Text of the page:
Hi, my name is Mark Egan and I want to take you through the process of finding and pitching story ideas. So the first thing we need to ask is, what makes a story? Well here are a few factors for you to consider. Firstly, is there a challenge or conflict? People will often come to me and suggest something that they think is a good story. The difficulty is, if there is no challenge, problem, conflict, or anything new, then there is no story. If you go to watch a movie at the cinema, the story always has the hero faced with some challenge. It is the same for news stories. If you say, do a story on this shop, what is the angle? But if the shop is struggling because of higher rents, competition from a new shopping mall, or has done something clever to survive when other small shops have failed, then you have a story. Next, is it out of the ordinary? If someone goes skydiving that will not make the news. If they are 100 years old and they jump out of a plane then that is more likely to be a story. If something is mundane and normal, then it is not likely to make a good story. Look for events that are exceptional and out of the ordinary. The next factor is, does it have resonance with the audience? In other words, is this something your readers, viewers or listeners actually care about right now? Is the topic, area, and timing of the event or issue of interest to the audience you are trying to serve. Stories about ventilators became very relevant to audiences once the Covid 19 outbreak happened, but these would not have been seen as important a year before. Relevance is key. Another factor is contributors. Do you have great interviewees, experts, or people affected by the story? Sometimes the opinions of an expert or victim may make an issue worthy of coverage. And finally, do you have strong photos, videos, or audio to communicate your story? If you are making a tv piece, but have no visuals to illustrate it, it weakens the story. It is the same for a radio story that has no relevant interviewees. Do you have the media assets, be that video, photo, or audio, to tell the story effectively. So where do you find story ideas? Firstly, you have press releases and events. These are usually held to announce news or give updates. In this case, you are usually going to find out what is happening and choose which story angle you want to tell. Next is using data. There are often reports and research that give a great deal of data about a subject. If you are able to analyse the data, spot anything unusual or interesting you can turn that into a story. So if schools in one area are doing very badly compared to all the others, you could look into the reasons behind it and turn it into a story. Another easy way to spot trends and find stories is to monitor social media. Set up alerts and search for particular topics or hashtags. Social media is a great way of finding out what your audience is talking about. The best way to get original stories is to build up a network of contacts. They can become your eyes and ears. Let them know what you are interested in and how they can contact you. Stay in regular contact with this network and occasionally ask them if they have noticed anything newsworthy lately. Finally, be observant. I sometimes wonder if modern journalists could find a story if their office was hit by a power cut. You don’t need a computer to find a story. Look around you. What are the trends in your area? Has anything got better or worse? Did you see anything unusual that might be worth more investigation? If you don’t actively look for stories when you’re going about your daily routines, then you may miss them. Now once you’ve got an idea for a story, you might need to turn that into a proposal. That might mean just pitching it in a meeting, or writing a formal proposal. The first thing you need to do is find out the demands of the news outlet. Do they need proposals in a particular format such as a written outline or a bit of sample video? Whether you need to pitch formally or just speak to a news editor, it is best to narrow down your story to a one-liner. If you cannot sum up your idea in one sentence, then you are probably not being specific enough with your story pitch. If you have an interviewee lined up then include that in your pitch. Who will you be able to talk to and why are you choosing to speak to them? Add into your proposal what the viewer, reader or listener will see or hear. This gives the news editor or decision-maker a better idea of how the end product will look or sound. When we were speaking about what makes a story, we considered the audience. Again at this stage, you should explain why you think this story would be the perfect fit for this particular audience. Why are you doing it this way? Well, it all makes sense if you put yourself in the shoes of that news editor or whoever the decision-maker is. So what are editors looking for? Firstly, they’re going to see if your idea matches the goals, style and topic that are usually covered on their news outlet. You might have a great story, just not for that particular programme or website. Next, they are going to see if it is the type of story the audience would respond to. Nowadays, news editors have lots of data about audiences. They know what articles they click on and what videos they watch. If your story idea is similar to stories that audiences have engaged with in the past, then the news editor will feel more confident that it will be a good fit. Next, news editors want to hear an outline of how you would tell the story. A good story can be ruined by bad storytelling. They’ll want to know that you have thought of an interesting way to turn your idea into a story. Next, they’ll want assurances that your story will be a success. By that, I mean, will you produce an end-product. If you were to say you will go and speak to criminal gangs, but you are not sure if they are willing to talk..then the news editor might worry that this will be a waste of time and energy without producing an end-result. They would prefer to know that you will have a story at the end of it all. Finally, they will compare your story with the current news agenda. If they have recently done lots of stories about farming, they might not be interested in yet another similar story. On the other hand, if there is a hot topic and the audience is hungry for more, stories about that subject will be more likely to be commissioned.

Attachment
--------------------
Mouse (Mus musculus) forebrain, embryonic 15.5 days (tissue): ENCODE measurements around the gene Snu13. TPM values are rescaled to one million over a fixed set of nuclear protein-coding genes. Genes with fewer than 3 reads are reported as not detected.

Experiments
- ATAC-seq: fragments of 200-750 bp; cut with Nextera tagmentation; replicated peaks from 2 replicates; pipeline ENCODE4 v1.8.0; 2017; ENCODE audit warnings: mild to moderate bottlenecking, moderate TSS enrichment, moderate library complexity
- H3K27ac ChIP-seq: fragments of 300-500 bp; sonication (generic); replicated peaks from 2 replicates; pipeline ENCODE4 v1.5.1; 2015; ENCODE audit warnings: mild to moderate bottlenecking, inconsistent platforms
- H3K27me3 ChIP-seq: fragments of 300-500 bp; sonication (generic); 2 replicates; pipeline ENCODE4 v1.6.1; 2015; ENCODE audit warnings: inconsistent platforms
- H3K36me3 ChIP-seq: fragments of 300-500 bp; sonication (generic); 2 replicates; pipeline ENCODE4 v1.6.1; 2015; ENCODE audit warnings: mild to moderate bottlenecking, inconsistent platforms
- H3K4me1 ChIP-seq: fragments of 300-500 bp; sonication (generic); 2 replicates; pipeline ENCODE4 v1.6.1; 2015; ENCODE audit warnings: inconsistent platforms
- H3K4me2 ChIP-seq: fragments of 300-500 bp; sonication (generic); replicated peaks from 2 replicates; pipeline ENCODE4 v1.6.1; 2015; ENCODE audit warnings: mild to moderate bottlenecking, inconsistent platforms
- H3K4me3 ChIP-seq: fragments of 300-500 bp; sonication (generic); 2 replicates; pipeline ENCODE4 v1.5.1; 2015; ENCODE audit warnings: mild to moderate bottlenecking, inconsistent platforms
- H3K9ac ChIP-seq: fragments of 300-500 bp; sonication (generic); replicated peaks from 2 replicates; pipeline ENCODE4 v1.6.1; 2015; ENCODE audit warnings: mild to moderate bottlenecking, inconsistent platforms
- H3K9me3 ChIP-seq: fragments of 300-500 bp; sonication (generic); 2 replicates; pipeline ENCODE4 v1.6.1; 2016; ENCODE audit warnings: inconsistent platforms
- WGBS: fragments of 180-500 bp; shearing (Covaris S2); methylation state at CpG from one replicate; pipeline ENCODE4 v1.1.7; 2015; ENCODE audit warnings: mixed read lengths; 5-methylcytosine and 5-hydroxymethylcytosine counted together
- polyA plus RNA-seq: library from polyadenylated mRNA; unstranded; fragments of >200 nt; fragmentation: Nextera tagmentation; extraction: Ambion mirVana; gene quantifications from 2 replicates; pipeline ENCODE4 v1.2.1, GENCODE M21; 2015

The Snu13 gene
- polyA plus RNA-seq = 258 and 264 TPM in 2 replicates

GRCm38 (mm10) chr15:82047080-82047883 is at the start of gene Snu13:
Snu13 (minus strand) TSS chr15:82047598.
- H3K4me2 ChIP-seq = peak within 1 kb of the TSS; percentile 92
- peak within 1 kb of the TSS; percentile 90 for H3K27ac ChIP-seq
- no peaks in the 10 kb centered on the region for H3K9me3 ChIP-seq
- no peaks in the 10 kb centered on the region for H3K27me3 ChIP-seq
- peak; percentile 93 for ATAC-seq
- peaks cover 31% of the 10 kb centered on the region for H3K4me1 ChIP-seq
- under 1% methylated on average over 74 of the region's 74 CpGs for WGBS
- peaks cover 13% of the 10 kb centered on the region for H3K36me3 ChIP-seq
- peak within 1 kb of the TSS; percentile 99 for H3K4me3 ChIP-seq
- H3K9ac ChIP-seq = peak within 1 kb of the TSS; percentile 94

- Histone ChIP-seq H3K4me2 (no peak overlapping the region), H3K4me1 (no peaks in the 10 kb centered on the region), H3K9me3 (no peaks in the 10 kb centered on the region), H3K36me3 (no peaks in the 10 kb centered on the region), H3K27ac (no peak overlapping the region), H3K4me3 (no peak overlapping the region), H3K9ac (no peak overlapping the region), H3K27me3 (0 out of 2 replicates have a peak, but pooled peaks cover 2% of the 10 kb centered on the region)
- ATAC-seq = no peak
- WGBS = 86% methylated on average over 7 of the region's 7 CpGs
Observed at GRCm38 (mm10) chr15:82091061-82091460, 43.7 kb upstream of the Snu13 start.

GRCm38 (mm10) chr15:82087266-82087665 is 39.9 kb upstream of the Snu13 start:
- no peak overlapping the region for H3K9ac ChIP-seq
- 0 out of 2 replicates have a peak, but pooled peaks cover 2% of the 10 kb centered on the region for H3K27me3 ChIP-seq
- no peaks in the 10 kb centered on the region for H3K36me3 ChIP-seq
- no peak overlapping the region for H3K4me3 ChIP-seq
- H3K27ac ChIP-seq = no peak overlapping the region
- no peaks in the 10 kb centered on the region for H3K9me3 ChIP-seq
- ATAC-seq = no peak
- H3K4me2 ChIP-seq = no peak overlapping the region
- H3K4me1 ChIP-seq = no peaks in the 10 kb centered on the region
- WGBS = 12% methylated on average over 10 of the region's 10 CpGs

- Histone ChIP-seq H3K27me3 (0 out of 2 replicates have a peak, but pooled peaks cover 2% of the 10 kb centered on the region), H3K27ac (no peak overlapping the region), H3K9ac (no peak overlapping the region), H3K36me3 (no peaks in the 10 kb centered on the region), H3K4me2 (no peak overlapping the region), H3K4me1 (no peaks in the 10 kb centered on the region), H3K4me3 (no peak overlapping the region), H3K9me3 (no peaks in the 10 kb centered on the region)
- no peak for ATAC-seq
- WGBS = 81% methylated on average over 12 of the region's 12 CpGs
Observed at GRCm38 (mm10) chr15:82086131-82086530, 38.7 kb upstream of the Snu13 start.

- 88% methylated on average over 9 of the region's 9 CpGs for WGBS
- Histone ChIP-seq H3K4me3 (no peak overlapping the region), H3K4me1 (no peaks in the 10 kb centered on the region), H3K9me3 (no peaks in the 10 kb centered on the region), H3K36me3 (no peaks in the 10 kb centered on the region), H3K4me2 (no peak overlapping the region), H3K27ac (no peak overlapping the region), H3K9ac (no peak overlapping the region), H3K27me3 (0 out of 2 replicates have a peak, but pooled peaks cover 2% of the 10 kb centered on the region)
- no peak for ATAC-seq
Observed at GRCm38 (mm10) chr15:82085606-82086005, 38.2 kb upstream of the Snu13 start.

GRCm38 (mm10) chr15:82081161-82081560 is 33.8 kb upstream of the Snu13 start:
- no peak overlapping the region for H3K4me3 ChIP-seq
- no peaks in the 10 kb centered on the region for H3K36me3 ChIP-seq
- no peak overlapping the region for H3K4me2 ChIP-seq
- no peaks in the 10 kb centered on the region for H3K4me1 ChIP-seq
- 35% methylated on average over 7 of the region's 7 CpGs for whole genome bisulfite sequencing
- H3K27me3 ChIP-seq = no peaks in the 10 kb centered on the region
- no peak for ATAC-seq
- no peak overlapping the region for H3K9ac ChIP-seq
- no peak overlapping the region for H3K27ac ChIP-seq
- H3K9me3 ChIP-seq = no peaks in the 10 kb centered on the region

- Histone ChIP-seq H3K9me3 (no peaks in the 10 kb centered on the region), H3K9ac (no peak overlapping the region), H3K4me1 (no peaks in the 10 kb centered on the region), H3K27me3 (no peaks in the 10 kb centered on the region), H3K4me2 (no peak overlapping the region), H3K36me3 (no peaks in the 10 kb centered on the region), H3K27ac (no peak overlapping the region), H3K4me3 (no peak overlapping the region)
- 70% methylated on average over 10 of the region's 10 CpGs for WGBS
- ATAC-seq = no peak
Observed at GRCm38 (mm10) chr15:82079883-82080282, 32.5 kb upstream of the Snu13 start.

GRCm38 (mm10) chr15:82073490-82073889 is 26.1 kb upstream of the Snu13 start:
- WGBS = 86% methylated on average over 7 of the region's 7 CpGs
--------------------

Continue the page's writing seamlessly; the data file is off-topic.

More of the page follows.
If you are ever stuck and can’t find a story, we all have those days when it feels like nothing is happening, here are a few ideas. Go back in the new diary for 6 months or a year. See what stories were being covered then and then make a few calls and see if there is an update. In news, we are often guilty of covering a story non-stop for a few days and then moving on to the next story. If you go back and see what has changed you can usually end up with a new story to tell. Another method is to go and speak to people in jobs where they deal with lots of different people. Taxi drivers and hairdressers would be an example. See what their customers are talking about. Sometimes there may be an issue or trend which is worthy of a story. We spoke about social media, but there are specific tools like Crowdtangle which lets you quickly spot what is trending and if there is a news story brewing. One final approach is to look at a particular problem your society is facing and look to see if any other town, organisation, or country has done something to successfully tackle that problem. Comparing the two responses to the same problem can make an issue-based story. So if you keep your eyes open, look at all sources of stories, turn your idea into a good proposal before pitching it, you should have no trouble getting good stories approved.